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Sussex Police told to review Savile case by police watchdog
Sussex Police have been asked to investigate how it dealt with the Jimmy Savile case.
The force was among seven forces nationwide today told by the police watchdog, the Independent Police Complaints Commission (IPCC), to do so.
The IPCC wrote to forces including Sussex, West Yorkshire, Greater Manchester, Surrey, Thames Valley, Metropolitan and Lancashire, and asked them to review all relevant material in relation to Savile.
It wants them to establish whether there are “conduct matters” that should be referred to the IPCC.
The forces – including Sussex – are expected to hand over any relevant information to the IPCC.
If they do not they will have to explain the rationale for not doing do.
The IPCC asked the forces to review its dealings with the controversial star following a reported incident in West Yorkshire involving him and a former inspector.
The inspector is alleged to have “acted on behalf” of Savile by contacting Surrey Police ahead of a police interview in 2009.
The IPCC are now investigating whether this is the case and want to see if similar incidents could have occurred elsewhere – including in Sussex.
This decision follows the IPCC’s review of recently published reports in relation to Savile.
This report criticised Sussex Police’s dealing with an alleged victim of the Top of the Top’s star in Worthing in 2008.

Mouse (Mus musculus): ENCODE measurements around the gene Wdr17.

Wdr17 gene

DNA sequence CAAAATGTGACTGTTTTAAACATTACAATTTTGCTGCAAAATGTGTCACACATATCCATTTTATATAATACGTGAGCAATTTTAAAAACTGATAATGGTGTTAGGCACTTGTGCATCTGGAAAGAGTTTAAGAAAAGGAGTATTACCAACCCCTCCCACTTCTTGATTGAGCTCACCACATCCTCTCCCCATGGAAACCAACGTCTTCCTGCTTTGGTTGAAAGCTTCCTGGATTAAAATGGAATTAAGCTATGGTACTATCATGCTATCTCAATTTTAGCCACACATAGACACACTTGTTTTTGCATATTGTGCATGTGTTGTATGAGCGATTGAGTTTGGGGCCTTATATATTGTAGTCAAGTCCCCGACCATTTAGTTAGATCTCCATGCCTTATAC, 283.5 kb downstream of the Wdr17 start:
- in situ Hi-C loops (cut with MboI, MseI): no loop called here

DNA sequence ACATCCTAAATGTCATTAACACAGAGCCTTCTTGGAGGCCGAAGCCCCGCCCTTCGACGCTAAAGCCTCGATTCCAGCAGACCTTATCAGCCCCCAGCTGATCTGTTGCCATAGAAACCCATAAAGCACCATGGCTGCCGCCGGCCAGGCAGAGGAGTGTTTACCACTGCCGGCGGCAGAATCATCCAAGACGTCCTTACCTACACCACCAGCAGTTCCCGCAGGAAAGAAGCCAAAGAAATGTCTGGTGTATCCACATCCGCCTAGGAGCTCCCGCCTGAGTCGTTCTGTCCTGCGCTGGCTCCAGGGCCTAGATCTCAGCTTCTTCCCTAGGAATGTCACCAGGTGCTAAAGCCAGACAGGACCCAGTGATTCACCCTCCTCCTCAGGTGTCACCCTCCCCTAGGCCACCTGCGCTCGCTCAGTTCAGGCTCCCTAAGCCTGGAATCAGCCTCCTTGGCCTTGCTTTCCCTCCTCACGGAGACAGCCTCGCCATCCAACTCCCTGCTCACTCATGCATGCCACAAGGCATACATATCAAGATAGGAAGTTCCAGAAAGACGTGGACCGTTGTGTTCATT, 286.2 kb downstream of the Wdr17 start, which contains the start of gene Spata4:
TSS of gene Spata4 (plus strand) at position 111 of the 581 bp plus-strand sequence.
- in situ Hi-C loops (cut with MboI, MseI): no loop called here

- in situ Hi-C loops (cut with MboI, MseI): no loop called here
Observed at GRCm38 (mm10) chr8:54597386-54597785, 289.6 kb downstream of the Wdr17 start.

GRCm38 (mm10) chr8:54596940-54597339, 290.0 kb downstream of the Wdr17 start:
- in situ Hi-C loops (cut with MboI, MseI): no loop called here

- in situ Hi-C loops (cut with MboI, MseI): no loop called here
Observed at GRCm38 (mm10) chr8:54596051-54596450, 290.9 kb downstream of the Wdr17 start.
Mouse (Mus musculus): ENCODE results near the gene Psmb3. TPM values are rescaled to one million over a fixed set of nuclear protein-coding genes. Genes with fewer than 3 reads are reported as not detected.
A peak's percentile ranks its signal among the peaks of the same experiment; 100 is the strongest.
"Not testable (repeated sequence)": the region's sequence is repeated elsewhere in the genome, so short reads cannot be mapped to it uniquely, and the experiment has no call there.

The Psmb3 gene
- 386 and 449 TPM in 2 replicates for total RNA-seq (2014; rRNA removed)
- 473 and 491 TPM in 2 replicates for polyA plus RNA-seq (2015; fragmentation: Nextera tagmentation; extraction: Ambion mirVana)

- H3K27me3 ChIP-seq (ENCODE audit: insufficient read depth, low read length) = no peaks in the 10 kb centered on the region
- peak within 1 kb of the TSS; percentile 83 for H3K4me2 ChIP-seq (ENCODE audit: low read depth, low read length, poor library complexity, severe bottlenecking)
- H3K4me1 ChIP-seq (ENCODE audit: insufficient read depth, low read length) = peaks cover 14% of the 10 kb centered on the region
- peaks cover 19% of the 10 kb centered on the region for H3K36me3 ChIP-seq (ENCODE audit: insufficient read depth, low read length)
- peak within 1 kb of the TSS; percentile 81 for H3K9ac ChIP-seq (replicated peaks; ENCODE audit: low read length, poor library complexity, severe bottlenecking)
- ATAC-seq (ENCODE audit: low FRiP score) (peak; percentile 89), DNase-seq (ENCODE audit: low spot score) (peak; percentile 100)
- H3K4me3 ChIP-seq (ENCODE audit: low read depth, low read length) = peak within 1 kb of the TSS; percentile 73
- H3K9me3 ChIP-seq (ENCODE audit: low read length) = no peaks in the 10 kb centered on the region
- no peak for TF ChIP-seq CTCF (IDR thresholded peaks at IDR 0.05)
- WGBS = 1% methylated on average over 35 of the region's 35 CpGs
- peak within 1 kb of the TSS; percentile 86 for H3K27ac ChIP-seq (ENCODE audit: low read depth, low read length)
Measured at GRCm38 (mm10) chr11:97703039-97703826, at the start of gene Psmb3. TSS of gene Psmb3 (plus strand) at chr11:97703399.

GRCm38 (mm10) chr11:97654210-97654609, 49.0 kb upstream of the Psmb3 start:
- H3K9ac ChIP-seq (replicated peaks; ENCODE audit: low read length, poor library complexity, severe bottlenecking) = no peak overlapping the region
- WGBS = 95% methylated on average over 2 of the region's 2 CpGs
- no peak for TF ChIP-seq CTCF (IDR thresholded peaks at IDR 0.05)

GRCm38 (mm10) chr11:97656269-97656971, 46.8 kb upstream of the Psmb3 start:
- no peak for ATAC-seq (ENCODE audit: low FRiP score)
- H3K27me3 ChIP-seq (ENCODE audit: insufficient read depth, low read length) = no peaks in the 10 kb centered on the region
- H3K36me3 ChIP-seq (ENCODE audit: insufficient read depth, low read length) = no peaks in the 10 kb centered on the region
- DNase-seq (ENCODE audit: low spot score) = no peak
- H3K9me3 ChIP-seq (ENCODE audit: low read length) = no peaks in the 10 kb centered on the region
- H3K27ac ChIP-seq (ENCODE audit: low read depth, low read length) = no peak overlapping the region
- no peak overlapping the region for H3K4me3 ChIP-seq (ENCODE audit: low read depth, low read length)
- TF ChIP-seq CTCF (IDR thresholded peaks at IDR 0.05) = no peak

IPCC Commissioner Rachel Cerfontyne said: "Having had the opportunity to assess all the information that is available to us I directed West Yorkshire Police to record and refer the conduct of a former inspector.
"Furthermore I believe that all the forces that may have had intelligence concerning the late Jimmy Savile should now go back and consider all the relevant information and materials they possess that may highlight any recordable conduct issues for the IPCC to assess.
"A number of bodies are already working to address the deep rooted public concern in this case and have published reports.
“It is now for the IPCC to assess thoroughly whether or not there are matters in relation to the conduct of individual officers that require an IPCC investigation.
“This may be of little comfort to victims of crime but I hope that the IPCC can play some part in addressing what many see as a catalogue of institutional failings.”
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